What wows?

To find out what wows, it is needed to test the idea in question, which can be done via assumption testing and prototyping. The team must come up with the most central assumptions and test them. Initial stages of testing can involve only thinking and be done as thought experiments, after which there can be also physical experiments. In prototyping, the team builds a visual or experimental prototype of the concept to test. As an example, in the project described above, we prototyped the idea with legos to materialize and test our idea in an experimental way.

What works?

This is the final stage of a design thinking process, which aims to differentiate inventions from innovations. Customer co-creations are one tool to find out what works. It means collaboration with potential customers, having them try out the prototypes, and observing their reactions. Finally, a product or service can be beta tested in the marketplace. As a practical example, we asked other students to test the lego prototype, observed their reactions, and asked for their feedback all to develop the idea.

“Design thinking is an essential tool for simplifying and humanizing. It can’t be extra; it needs to be a core competence.” – Jon Kolko [4]

Written by Service Innovation and Design MBA students Shishir Bhattarai and A.H.

References:

  1. Rikke Friis Dam & Teo Yu Siang (2022). What is design thinking and why is it so popular. https://www.interaction-design.org/literature/article/what-is-design-thinking-and-why-is-it-so-popular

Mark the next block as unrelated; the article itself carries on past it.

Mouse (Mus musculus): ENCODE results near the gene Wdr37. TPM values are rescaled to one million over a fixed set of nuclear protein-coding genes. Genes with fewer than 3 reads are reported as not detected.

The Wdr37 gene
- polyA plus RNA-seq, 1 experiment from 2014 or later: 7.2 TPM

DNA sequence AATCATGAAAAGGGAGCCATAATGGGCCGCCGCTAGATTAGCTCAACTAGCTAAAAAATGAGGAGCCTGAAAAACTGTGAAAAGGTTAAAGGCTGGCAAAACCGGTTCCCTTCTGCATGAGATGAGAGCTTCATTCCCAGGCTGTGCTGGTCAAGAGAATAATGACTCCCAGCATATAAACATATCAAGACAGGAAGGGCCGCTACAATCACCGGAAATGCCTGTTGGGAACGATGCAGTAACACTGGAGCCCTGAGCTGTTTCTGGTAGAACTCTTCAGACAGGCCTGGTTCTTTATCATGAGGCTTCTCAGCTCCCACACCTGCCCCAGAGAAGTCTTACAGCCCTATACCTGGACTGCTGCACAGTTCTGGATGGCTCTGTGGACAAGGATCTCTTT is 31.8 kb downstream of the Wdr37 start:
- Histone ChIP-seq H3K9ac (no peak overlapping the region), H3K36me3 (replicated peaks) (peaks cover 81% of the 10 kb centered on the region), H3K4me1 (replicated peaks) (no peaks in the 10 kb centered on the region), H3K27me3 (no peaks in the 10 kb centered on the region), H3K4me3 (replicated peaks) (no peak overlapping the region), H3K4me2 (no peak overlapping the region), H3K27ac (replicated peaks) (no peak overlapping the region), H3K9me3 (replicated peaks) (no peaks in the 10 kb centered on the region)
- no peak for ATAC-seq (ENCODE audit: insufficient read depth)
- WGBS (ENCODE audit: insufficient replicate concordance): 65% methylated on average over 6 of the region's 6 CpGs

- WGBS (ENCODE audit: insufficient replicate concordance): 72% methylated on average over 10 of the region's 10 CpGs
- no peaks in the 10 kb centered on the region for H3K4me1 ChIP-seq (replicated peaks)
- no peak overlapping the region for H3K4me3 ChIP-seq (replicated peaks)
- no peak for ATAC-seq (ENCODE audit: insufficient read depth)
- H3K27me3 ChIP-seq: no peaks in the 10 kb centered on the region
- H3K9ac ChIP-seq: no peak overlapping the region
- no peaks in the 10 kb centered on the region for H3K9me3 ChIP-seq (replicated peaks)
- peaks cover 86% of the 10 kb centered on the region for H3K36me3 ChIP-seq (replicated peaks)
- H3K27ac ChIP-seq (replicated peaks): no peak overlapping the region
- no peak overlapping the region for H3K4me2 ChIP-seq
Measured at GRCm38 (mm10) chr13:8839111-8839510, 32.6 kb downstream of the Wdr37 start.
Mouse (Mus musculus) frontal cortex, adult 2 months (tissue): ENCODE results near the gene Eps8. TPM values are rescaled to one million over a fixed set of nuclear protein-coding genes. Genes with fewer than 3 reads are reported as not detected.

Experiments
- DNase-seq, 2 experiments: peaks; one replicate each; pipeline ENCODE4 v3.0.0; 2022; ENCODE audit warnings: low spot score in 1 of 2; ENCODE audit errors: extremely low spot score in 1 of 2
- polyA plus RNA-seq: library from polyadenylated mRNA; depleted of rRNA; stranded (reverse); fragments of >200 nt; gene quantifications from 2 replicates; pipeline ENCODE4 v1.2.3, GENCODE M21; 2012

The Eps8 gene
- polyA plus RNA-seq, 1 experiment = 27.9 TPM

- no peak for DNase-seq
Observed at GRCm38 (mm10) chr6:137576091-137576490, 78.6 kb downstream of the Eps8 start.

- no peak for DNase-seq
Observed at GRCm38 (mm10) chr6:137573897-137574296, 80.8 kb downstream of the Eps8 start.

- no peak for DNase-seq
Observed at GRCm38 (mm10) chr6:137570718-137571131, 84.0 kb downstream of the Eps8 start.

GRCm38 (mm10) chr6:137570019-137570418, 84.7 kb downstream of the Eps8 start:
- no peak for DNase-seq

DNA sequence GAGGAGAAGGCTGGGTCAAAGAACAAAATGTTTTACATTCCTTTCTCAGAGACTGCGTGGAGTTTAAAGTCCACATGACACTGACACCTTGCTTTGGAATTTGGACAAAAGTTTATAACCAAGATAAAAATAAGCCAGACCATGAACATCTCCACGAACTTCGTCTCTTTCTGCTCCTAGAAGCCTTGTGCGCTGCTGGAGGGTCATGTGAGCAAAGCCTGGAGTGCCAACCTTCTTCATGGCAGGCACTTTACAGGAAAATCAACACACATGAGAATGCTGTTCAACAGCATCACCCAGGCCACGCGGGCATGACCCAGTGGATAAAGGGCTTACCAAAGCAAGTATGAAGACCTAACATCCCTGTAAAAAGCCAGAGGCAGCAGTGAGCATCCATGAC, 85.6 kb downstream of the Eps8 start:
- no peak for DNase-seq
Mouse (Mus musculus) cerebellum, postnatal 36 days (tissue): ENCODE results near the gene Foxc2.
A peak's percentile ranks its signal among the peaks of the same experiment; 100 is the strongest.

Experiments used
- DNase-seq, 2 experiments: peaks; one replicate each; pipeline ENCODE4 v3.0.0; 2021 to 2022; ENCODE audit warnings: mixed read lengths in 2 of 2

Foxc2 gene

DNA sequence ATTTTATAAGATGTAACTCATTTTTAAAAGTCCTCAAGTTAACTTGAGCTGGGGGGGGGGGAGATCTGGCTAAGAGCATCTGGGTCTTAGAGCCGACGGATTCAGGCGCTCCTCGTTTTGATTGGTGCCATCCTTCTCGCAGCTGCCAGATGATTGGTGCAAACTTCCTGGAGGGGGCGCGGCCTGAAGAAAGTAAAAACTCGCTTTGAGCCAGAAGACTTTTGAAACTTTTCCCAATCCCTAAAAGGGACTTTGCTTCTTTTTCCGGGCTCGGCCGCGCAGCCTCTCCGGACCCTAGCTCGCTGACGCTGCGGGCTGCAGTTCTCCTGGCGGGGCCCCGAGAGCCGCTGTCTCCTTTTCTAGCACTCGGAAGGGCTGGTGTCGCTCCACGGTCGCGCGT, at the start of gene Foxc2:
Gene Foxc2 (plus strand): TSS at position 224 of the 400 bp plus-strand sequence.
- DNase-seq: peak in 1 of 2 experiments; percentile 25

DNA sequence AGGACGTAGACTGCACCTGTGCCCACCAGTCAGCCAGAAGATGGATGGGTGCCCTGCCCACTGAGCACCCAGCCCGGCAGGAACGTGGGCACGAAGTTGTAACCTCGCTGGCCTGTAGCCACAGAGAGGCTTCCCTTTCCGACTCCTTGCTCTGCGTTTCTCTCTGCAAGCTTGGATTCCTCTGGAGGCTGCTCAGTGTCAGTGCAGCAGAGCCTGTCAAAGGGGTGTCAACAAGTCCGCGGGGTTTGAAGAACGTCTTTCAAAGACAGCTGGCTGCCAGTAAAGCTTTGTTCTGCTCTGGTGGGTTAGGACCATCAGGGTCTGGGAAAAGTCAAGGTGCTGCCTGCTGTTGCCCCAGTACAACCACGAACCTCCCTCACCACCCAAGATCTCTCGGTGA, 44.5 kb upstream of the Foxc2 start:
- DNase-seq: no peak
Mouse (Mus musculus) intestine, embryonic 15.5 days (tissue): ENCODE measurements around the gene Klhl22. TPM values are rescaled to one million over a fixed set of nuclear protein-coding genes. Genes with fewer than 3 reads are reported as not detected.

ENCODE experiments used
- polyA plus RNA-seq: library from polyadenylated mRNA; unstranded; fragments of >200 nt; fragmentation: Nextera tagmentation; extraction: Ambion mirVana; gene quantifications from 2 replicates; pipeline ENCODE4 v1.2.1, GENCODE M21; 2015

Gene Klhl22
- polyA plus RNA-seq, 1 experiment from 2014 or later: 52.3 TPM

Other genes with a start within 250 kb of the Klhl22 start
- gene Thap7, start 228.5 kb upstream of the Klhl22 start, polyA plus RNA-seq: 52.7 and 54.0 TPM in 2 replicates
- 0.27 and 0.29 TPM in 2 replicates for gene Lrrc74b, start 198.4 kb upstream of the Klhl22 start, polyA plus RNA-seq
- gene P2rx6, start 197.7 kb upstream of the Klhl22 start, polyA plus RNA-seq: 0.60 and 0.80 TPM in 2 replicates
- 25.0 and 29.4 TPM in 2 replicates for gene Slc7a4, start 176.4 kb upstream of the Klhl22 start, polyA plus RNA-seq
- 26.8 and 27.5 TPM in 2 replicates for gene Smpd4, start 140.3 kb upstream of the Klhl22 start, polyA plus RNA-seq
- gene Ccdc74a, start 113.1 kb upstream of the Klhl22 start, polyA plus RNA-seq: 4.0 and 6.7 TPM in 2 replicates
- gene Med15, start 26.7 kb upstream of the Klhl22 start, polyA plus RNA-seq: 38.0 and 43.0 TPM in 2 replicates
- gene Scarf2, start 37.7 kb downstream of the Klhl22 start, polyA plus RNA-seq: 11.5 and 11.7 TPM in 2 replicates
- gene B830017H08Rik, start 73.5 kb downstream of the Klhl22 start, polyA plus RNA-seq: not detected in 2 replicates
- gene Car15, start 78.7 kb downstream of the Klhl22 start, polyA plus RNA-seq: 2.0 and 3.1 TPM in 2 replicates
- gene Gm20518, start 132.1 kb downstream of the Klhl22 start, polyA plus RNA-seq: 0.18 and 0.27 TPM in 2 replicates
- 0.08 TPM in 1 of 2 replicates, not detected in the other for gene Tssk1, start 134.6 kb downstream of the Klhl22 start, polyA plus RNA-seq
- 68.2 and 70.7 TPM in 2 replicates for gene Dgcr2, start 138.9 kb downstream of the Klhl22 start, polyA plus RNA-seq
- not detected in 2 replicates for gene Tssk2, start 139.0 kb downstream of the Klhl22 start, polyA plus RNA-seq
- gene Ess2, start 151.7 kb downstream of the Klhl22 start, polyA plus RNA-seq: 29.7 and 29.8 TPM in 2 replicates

2. Carlgren, L., Rauth, I. & Elmquist., M. (2016). Framing Design Thinking: The Concept in Idea and Enactment. Creativity and Innovation Management, Vol. 25, Nr. 1. 38-57.
  3. Lockwood, Thomas (ed. by) (2010). Design thinking: integrating innovation, customer experience and brand value. New York: Allworth Press.
  4. Kolko, J. (2015). Design thinking comes of age. The approach, once used primarily in product design, is now infusing corporate culture. Harvard Business Review, September 2015, 66-71.
  5. Liedtka, Jeanne & Ogilvie, Tim (2011). Designing for growth: a design thinking tool kit for managers. New York: Columbia University Press. 

Gallery: Images from university workshop

One thought on “Design for Humans

  1. Thank you for clearly breaking down the What is > What if > What wows > What works model.

    I appreciated how you used images and examples from the Mindshake model, which highlights similarities. As we discussed in the lecture, almost every service design model takes a similar approach using different words.

    What I particularly like about Liedtka and Ogilvie’s model is how it gives space for the “wow” before focusing on the practicality of the solution in the final stages. I think this really helps service designers to get past the obvious ideas and to not talk themselves out of something truly creative and innovative.

Leave a Reply to Sheena OhUiginn (@sheenamko) Cancel reply

Please log in using one of these methods to post your comment:

WordPress.com Logo

You are commenting using your WordPress.com account. Log Out /  Change )

Twitter picture

You are commenting using your Twitter account. Log Out /  Change )

Facebook photo

You are commenting using your Facebook account. Log Out /  Change )

Connecting to %s